"Evidence of The Unintended Labor Scheduling Implications of The Minimum Wage"

Abstract: 

The effect of the minimum wage is an important yet controversial topic that has received attention for decades. Our study is the first to take an operational lens and empirically study the impact of the minimum wage on firms' scheduling practices. Using a highly granular dataset from a chain of fashion retail stores, we estimate that a $1 increase in the minimum wage, while having a negligible impact on the total labor hours used by the stores, leads to a 27.7% increase in the number of workers scheduled per week, but a 19.4% reduction in weekly hours per worker. For an average store in California, these changes translate into four extra workers and five fewer hours per worker per week. Such scheduling adjustment not only reduces the total wage compensation per worker but also reduces workers' eligibility for benefits. We also show that the minimum wage increase reduces the consistency of weekly and daily schedules for workers. For example, the absolute (relative) deviation in weekly hours worked by each worker increases by up to 32.9% (6.6%) and by up to 9.7% (2.1%) in daily hours, as the minimum wage increases by $1. Our study empirically identifies and highlights a new operational mechanism through which increasing the minimum wage may negatively impact worker welfare. Our further analysis suggests that the combination of the reduced hours, lower eligibility for benefits, and less consistent schedules (that resulted from the minimum wage increase) may substantially hurt worker welfare, even when the overall employment at the stores stay unchanged. By better understanding the intrinsic trade-off of firms' scheduling decisions, policy makers can better design minimum wage policies that will truly benefit workers.

 

Kris (Johnson) Ferreira
Harvard Business School

Date: May 6, 2022

Time: 9:30 am -11:00 am

Location: Virtual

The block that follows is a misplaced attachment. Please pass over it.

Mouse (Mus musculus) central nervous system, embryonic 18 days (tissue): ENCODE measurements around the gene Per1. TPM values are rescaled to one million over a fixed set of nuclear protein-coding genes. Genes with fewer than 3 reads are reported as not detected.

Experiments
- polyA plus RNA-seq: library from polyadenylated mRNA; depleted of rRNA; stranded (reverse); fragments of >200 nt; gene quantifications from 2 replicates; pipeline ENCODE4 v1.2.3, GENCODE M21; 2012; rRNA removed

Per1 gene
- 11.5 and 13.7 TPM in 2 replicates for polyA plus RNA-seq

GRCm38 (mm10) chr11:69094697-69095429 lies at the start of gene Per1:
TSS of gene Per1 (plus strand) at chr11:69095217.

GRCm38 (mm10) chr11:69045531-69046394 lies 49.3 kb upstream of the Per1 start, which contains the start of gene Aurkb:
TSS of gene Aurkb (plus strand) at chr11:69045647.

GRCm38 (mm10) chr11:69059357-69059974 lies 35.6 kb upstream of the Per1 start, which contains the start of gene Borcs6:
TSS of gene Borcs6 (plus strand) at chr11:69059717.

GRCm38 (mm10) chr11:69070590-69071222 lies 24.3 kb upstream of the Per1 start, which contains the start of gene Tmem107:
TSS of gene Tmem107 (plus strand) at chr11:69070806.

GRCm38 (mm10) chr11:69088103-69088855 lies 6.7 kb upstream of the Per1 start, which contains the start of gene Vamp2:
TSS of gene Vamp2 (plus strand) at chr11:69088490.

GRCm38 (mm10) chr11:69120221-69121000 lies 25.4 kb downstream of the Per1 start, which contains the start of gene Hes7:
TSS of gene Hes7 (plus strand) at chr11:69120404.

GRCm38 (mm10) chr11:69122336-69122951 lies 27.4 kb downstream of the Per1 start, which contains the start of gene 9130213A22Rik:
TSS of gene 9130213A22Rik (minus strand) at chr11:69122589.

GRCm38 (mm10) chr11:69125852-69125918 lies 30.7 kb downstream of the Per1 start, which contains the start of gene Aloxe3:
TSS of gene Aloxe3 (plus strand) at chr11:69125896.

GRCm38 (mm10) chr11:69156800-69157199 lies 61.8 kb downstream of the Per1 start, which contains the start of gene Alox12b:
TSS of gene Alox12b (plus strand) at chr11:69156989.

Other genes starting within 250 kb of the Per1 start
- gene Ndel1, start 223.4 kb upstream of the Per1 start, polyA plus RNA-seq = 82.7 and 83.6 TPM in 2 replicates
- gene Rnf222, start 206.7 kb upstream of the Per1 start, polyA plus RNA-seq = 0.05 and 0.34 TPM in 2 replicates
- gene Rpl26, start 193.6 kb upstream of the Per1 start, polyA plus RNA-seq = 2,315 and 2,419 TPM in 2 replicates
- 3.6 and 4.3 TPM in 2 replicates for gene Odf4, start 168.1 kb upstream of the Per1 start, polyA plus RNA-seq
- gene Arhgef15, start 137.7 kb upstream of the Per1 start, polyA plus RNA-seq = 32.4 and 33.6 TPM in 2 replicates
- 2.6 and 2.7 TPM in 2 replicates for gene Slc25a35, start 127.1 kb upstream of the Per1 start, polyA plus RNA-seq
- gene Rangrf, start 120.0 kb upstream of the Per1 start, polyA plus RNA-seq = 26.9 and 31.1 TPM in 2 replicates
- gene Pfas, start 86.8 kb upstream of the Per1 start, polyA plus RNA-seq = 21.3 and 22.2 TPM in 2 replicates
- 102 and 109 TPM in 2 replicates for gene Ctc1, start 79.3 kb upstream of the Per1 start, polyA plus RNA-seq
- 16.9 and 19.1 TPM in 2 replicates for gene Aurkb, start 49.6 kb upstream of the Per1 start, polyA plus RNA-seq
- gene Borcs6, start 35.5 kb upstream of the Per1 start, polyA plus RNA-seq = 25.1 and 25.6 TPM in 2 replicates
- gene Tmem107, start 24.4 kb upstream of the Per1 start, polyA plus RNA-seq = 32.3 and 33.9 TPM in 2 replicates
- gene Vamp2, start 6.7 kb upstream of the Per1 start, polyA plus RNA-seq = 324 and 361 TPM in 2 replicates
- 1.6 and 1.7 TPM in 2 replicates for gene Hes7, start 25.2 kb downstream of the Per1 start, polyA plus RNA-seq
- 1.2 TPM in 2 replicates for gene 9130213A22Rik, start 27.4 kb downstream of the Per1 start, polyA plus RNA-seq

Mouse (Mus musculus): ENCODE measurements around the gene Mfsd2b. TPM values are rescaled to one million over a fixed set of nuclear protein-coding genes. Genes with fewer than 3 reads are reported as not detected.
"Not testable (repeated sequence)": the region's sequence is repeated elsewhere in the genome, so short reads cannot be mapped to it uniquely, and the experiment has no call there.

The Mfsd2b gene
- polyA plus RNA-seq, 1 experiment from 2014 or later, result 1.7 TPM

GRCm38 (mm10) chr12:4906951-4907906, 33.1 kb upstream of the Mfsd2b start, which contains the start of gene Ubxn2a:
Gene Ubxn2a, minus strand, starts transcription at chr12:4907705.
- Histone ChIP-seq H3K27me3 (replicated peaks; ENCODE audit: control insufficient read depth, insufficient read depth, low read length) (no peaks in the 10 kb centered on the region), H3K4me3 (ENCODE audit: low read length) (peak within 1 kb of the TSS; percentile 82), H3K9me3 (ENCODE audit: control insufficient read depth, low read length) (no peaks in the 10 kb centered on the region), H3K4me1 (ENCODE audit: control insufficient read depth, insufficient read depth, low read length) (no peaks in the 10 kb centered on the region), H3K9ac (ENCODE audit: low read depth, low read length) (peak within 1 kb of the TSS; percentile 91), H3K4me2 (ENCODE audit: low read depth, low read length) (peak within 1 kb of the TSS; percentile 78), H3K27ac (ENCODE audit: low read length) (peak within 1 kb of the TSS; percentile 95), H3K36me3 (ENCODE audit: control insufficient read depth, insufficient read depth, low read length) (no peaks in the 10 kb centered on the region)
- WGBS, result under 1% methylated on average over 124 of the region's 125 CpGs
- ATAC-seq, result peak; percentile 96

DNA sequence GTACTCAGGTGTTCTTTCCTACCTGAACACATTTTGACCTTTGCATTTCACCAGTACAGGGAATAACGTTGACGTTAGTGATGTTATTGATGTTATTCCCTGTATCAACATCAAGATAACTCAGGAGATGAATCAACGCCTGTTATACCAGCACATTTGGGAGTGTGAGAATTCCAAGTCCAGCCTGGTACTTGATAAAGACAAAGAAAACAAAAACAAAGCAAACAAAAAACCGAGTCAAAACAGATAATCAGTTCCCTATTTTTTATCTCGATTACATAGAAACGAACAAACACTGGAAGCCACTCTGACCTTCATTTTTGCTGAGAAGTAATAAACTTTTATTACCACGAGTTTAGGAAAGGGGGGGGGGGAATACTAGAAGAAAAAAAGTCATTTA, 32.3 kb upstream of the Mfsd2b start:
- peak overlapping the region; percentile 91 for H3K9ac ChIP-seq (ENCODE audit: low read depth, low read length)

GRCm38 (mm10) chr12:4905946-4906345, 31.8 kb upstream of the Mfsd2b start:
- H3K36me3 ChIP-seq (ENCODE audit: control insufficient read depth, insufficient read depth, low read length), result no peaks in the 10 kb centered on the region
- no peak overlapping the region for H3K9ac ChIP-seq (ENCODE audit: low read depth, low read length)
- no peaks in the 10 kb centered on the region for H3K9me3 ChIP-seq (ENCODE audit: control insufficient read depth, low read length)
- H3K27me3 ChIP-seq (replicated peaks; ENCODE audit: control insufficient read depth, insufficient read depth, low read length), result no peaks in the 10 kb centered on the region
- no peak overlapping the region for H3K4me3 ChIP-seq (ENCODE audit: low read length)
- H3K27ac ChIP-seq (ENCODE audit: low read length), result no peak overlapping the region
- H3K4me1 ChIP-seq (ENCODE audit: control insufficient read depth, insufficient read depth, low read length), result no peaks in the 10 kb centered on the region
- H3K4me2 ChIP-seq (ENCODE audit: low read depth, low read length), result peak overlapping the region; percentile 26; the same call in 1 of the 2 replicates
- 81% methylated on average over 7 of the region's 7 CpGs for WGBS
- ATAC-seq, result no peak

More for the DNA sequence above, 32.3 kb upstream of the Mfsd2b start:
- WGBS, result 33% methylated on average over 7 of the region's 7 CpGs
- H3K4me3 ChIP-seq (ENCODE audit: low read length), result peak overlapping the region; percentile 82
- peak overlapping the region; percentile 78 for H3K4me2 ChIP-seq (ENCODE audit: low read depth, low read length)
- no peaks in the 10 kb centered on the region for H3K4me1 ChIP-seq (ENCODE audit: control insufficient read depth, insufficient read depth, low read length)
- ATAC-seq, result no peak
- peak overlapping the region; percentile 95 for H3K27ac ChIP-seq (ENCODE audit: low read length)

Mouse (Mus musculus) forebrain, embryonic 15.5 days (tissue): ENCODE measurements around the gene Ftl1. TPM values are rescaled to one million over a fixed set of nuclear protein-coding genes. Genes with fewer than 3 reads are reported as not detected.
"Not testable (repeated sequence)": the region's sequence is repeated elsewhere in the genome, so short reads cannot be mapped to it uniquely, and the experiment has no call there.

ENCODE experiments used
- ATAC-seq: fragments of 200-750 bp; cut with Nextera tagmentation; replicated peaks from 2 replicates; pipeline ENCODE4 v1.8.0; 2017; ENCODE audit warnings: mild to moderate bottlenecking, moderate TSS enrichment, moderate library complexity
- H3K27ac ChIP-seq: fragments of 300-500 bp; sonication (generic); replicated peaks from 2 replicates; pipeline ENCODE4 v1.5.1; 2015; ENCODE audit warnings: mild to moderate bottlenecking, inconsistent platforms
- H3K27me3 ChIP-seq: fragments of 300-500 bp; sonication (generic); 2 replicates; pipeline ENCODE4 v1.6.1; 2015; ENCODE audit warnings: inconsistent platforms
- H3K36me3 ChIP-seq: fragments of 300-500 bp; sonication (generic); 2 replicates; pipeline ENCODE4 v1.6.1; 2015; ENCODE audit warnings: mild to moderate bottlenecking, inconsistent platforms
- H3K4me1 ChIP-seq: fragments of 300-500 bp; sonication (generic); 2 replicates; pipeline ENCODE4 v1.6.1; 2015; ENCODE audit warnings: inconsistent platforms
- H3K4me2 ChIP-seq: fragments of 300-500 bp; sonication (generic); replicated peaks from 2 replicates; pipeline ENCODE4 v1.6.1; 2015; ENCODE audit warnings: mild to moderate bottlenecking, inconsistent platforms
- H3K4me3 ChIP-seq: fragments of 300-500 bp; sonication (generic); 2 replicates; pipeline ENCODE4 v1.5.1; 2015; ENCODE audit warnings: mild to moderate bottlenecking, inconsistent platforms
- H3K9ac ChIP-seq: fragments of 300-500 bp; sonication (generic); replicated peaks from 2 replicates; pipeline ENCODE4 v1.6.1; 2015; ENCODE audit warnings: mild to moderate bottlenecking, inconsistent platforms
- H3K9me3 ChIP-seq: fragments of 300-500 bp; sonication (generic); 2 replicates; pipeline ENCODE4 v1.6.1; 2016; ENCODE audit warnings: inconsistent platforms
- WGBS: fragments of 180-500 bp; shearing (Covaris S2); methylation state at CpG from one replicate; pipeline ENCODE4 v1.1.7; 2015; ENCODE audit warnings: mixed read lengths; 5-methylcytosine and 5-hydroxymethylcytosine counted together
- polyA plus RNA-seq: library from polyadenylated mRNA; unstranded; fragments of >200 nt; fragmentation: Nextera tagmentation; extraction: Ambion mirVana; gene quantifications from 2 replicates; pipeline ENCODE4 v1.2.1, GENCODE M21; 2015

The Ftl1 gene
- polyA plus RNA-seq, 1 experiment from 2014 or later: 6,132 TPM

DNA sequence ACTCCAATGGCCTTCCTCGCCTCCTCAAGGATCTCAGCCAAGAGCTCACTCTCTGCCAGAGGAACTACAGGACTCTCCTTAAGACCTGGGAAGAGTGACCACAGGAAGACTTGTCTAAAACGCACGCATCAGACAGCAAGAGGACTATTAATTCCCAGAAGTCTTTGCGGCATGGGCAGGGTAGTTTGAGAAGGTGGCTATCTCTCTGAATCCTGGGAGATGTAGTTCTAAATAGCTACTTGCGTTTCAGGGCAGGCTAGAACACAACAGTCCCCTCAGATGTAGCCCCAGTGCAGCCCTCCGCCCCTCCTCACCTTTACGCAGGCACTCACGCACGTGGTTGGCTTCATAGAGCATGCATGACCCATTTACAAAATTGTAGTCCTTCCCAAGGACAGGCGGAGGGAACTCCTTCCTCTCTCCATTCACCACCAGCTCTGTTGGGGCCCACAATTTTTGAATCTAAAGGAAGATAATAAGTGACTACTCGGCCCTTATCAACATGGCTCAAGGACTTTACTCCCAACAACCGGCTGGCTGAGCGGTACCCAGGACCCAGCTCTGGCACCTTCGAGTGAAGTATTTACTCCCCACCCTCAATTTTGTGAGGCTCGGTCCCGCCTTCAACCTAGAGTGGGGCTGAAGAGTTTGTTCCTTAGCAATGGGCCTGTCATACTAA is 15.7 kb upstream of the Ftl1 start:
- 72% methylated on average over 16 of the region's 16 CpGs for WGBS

"Unlocking algorithm potential: Overcoming naïve advice weighting with feature transparency"

Abstract:

Although algorithms typically make better forecasts than human decision-makers (HDMs), occasionally HDMs have “private” information which the forecasting algorithm does not have access to - such as social media buzz - that can be used to improve algorithmic forecasts. We first propose a mathematical model that captures how an HDM combines information she directly observes (some of which is private) with an algorithmic prediction to make a final demand forecast. In the model, HDMs take a weighted average between their own forecast and the algorithm’s, where the weights depend only on the aggregate relative historical performances. This leads to HDMs over-adjusting the algorithm’s predictions when it performs well and under-adjusting the algorithm’s predictions when it performs poorly. We validate our model using a lab experiment where 359 participants are tasked with making demand forecasts for 20 products while having access to an algorithm’s recommendations. In a follow-up experiment, we show that providing transparency into the algorithm’s input features can help HDMs use the private information to differentially adjust the algorithm’s forecasts. Our result shows that feature transparency – even when the underlying algorithm is a black box – helps users better incorporate algorithmic recommendations in their decisions.

The Supply Chain and Operations Department & Juran Research Center Seminar Series showcases current research in Management and Operations Science, including topics in operations strategy, technology, quality, new product development, and supply chain management. Speakers are drawn from universities around the world.

2020-2021

Fall

Ariel Stern
Harvard Business School

Date: November 13, 2020

Time: 9:30 am - 11:00 am

Location: Virtual

"Product Recalls and New Product Development: Own Firm Distractions
 and Competitor Firm Opportunities”

Abstract: